celamity: (Default)
Tuesday, December 25th, 2012 08:15 am
A long expected adventure

At dusk, I looked out the window and drew my breath. It was time. I dressed warmly, grabbed the bag I had prepared, and headed for the door. It was quite cold outside, but there was no wind and very few clouds; a bank of grey to the south, and some faint traces of pale pink above me. The crescent moon illuminated the winter landscape. I pulled my coat closer around me and started down the hill. The forest was silent, my boots creaking on the snow the only sound as I passed the icicle-coated cliffs. Upon reaching the bottom of the hill, I stopped and straightened my back. Then, I lifted the lid of the bin, threw the garbage bag inside, closed the bin and walked away.

(Written by me, Jan 27 2004)
celamity: (house)
Saturday, June 2nd, 2012 06:13 pm
Hilary Clinton arrived in town yesterday. There was an Air Force One type plane (what callsign would it have for carrying the foreign minister?) sitting at the airport, and two dark helicopters were buzzing around over town all day.
When I left work, I went to my usual bus stop - in a bus transit area that is separated from the airfield by the road that leads to the mall where I work - and saw a lot of police cars and people in yellow vests standing around at the nearby intersections, stopping traffic. We at the bus stop decided she must be heading out of town and talked about that in the oddly trafficless silence. Some ten minutes later, her motorcade arrived, drove up the road that leads to the mall and then turned in a side gate to cross the airstrip and drive directly to their plane. I joked that it was good thinking to drive that way, as the regular security check in at the airport had closed a half hour earlier due to an ongoing strike :D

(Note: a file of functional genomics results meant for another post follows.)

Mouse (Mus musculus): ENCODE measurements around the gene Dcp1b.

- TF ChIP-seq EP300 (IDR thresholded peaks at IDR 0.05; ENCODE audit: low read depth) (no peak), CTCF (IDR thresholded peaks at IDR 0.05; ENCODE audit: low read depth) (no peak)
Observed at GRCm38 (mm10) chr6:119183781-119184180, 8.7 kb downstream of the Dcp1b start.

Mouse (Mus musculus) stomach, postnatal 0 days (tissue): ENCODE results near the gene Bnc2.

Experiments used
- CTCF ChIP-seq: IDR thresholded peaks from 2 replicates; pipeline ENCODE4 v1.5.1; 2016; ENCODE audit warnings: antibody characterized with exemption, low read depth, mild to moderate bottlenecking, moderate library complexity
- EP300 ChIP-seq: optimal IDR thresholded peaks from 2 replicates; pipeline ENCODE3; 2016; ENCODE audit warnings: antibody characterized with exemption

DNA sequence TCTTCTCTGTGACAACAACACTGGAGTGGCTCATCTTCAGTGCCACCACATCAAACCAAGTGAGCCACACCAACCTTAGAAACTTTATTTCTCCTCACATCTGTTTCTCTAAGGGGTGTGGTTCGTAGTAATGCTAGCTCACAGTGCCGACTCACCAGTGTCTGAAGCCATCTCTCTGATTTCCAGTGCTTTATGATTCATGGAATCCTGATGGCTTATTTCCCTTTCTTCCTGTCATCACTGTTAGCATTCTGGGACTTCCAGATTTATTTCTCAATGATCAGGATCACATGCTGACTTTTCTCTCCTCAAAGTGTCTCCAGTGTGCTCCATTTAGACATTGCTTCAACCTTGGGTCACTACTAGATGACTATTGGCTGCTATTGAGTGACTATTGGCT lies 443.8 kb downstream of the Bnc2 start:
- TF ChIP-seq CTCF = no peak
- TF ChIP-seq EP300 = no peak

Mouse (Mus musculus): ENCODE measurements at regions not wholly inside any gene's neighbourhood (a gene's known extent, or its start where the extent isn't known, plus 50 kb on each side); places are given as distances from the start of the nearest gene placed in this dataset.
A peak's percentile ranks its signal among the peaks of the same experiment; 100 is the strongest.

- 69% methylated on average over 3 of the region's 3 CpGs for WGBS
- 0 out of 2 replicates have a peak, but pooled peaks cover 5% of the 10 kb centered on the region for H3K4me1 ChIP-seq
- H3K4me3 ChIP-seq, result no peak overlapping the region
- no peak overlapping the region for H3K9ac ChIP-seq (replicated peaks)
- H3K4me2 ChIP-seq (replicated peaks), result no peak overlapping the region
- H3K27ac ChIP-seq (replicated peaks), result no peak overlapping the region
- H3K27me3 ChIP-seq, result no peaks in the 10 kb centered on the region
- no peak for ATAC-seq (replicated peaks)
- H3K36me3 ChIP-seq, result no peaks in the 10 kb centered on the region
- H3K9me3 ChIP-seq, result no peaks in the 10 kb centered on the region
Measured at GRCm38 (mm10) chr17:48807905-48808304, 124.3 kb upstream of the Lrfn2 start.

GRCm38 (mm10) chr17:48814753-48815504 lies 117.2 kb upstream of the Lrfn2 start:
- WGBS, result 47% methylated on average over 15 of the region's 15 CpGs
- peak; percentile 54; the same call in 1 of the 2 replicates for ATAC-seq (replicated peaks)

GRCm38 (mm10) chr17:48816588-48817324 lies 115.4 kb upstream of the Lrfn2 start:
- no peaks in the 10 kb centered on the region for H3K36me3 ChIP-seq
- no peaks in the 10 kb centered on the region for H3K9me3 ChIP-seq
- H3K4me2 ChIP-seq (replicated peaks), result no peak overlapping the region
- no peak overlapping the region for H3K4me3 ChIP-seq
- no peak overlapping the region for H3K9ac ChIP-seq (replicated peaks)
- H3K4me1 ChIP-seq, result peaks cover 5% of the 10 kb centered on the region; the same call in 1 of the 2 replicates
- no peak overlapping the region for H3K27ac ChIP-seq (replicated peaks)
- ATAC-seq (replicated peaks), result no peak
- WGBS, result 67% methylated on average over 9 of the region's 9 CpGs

A bus that would take me most of the way home arrived shortly after that. My regular bus didn't arrive until I'd walked the last stretch home, fifteen minutes late. By that time, her plane had already taken off, heading north (great circles and all that make due north the shortest route to the US). It was odd to see a plane take off and not turn - usually, the only planes that don't turn south are the ones going to Svalbard.
(EDIT: Seems they were going to Stockholm, which is due south of here. They can't even have normal flight plans, I suppose...)

The whole spectacle was entertaining enough to almost make me forget that I'd managed to cut two fingers and a thumb on a small screwdriver just before leaving work :)

(Also? I don't think today was the right day to forget to put my camera in my purse)
celamity: (Default)
Monday, May 28th, 2012 04:32 pm
On this day nine years ago, around 11 pm at the Spokane airport, I met my future husband for the first time in person.

(Our seventh wedding anniversary was last week.)
celamity: (sunset)
Friday, April 6th, 2012 10:21 am
It has snowed 50 cm over the past three days, bringing our total up to this:

celamity: (sunset)
Wednesday, January 25th, 2012 07:36 am
Last night (and sunday night) would have been a nice time to own a proper camera. Practically the entire sky was glowing with milky green aurora, forming large ripples and twists that spanned the horizon from northeast to southwest. Some of it was almost bright enough to pick up with my paltry little point-and-click camera :)